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“Ignore The Nays (You Hear A Lot Of Them) And Listen To The Yays” 5 Leadership Lessons with Christof Wittig

I had the pleasure of interviewing Christof Wittig, CEO & Co-Founder of The LGBT Foundation.

Thank you so much for doing this with us! What is your “backstory?”

I am serial tech entrepreneur and investor. I started when I first graduated in Munich with my first company, eventually sold it and moved to Silicon Valley to earn my MBA at Stanford. When I graduated, I started my first company and later merged and sold it to a Japanese company. With two exits I felt obliged to become an investor and did a couple of notable investments, but I missed building products and companies myself, so in 2011, really as a side project, I made my personal story — being a gay software entrepreneur — a business and started Hornet, which has become the word’s first gay social media network and the #2 gay app overall worldwide.

Since 2016 I have been running Hornet with its 25 million users and 75 employees. In January 2018 I launched the LGBT Foundation, to utilize blockchain to bring equal rights and acceptance to all members of the LGBT+ community worldwide, and we’re planning to issue the LGBT Token for that purpose.

Can you share the funniest or most interesting story that happened to you since you began leading your company?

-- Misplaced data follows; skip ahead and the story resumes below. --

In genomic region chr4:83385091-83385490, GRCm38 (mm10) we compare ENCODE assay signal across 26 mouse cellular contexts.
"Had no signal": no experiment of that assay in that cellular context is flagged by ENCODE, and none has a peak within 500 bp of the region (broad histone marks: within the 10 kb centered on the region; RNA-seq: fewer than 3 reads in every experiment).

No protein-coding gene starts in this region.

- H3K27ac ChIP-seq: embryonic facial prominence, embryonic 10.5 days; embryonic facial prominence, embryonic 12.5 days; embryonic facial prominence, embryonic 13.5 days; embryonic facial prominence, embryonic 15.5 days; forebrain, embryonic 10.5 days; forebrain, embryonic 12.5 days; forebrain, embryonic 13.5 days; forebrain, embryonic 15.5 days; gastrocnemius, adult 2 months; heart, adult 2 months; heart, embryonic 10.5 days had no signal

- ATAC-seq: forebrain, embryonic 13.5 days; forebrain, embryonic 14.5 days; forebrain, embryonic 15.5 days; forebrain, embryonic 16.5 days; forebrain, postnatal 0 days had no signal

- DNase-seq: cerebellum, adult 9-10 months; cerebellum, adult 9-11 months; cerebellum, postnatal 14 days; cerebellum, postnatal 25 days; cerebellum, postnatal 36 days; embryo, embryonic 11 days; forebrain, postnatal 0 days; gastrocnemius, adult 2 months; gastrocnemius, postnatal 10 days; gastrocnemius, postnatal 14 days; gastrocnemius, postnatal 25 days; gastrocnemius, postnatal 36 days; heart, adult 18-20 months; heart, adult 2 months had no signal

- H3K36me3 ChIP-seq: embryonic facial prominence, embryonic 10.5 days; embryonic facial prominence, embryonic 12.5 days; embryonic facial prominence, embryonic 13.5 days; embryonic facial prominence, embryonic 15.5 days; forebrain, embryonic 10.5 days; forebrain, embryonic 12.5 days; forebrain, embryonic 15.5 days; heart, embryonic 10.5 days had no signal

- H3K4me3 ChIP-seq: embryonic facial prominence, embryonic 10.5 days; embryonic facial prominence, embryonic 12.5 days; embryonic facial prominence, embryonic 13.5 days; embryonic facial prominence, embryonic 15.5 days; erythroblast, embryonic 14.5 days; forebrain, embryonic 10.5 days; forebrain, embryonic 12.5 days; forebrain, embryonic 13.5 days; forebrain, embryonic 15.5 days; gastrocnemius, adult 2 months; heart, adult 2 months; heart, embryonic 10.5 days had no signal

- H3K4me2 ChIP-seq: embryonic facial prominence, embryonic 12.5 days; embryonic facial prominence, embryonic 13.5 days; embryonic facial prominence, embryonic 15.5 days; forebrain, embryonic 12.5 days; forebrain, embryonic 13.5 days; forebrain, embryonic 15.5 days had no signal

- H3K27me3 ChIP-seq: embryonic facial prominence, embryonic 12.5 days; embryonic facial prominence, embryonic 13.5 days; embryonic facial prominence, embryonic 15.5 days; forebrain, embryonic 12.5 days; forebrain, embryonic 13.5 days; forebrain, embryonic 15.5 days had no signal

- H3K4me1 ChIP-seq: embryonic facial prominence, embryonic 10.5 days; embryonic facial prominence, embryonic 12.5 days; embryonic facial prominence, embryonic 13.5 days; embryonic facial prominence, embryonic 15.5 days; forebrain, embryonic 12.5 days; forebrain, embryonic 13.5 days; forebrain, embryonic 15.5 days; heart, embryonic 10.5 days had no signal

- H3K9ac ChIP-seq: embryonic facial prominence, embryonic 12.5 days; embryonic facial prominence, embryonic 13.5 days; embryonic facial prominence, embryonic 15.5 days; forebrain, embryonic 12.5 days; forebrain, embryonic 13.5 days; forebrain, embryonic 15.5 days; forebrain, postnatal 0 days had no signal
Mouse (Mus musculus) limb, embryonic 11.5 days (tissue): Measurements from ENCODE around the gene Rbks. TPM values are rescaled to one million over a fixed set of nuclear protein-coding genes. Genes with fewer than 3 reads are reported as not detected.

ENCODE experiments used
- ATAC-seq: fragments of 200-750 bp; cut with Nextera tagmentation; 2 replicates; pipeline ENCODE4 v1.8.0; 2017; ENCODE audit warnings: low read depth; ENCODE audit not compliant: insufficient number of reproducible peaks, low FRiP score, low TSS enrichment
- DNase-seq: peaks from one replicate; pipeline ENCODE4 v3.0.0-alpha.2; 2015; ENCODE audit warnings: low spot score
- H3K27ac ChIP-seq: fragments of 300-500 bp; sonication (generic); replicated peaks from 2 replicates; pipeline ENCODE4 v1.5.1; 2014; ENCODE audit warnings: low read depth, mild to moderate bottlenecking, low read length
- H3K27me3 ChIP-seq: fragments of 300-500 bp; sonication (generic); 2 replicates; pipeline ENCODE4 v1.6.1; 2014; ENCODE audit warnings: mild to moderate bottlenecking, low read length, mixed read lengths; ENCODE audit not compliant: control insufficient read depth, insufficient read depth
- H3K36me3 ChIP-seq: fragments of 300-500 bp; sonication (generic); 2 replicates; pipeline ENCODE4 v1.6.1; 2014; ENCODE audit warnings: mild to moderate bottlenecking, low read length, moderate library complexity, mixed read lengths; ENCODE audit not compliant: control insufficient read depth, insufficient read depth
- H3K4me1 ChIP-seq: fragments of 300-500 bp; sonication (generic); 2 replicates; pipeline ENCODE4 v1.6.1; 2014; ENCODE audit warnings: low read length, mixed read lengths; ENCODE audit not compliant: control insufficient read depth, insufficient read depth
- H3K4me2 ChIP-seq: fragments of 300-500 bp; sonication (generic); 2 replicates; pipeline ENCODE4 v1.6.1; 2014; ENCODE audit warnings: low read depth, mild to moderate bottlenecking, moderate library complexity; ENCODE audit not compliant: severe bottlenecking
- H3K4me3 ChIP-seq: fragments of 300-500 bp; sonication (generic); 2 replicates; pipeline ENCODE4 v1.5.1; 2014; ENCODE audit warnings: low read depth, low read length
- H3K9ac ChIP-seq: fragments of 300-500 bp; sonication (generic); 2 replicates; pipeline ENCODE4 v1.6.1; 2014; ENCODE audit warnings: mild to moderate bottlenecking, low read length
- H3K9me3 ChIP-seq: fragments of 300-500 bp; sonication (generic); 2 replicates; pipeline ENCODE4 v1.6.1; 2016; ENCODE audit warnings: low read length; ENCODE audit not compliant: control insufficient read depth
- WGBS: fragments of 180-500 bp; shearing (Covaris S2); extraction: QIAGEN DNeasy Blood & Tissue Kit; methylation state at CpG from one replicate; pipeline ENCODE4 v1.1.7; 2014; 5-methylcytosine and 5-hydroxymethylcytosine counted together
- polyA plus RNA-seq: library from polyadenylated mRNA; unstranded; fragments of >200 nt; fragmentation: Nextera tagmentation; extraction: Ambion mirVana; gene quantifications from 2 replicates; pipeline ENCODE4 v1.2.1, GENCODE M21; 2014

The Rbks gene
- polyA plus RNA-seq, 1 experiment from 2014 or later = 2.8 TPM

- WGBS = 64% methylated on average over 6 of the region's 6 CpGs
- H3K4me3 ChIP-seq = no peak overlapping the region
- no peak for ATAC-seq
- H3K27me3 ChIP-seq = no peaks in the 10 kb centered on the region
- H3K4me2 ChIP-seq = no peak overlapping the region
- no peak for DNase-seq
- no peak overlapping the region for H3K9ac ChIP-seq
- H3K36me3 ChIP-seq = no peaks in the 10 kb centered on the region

At Hornet, we get countless thank you notes from people who have met someone they ended up sharing the rest of their lives with. We look to foster meaningful connections which are based on shared interest.

One such story involved a couple in France, which met on Hornet because they followed a story on the Voguing scene there, something our editorial team is reporting on ( and our marketing team is sponsoring. Voguing is an important forum for often underpriviliged queer people of color to express themselves and build support for all members of the community.

When this couple told me about how they got connected, I was proud that inclusion and diversity was so appealing to them, especially in times where we see a certain reactionary movement against LGBT, not only with the election of Donald Trump, but also the reversal of Marriage Equality in Bermuda and many other regressions.

As a white gay man with a higher education and successful lifestyle, living in San Francisco, I am very privileged. I see it as my obligation to make sure, with the help of technology and funding, that we extend equal rights and full acceptance to all members of the LGBT+ community.

What do you think makes your company stand out? Can you share a story?

We take a lot of pride in our presence in more difficult market for LGBT+ people such as Iran, Russia or Indonesia. We utilize our network and access to these members to make their lives a bit better, if not even sometimes saving them. We organized a refuge for 70 men who had to flee Chechnya, we shed light on the whipping of gay men in Bandah Aceh, and we have traveled to Egypt to highlight systemic police entrapment of gay men. Here the community can provide help, and Hornet, with its resources and technology, can facilitate that.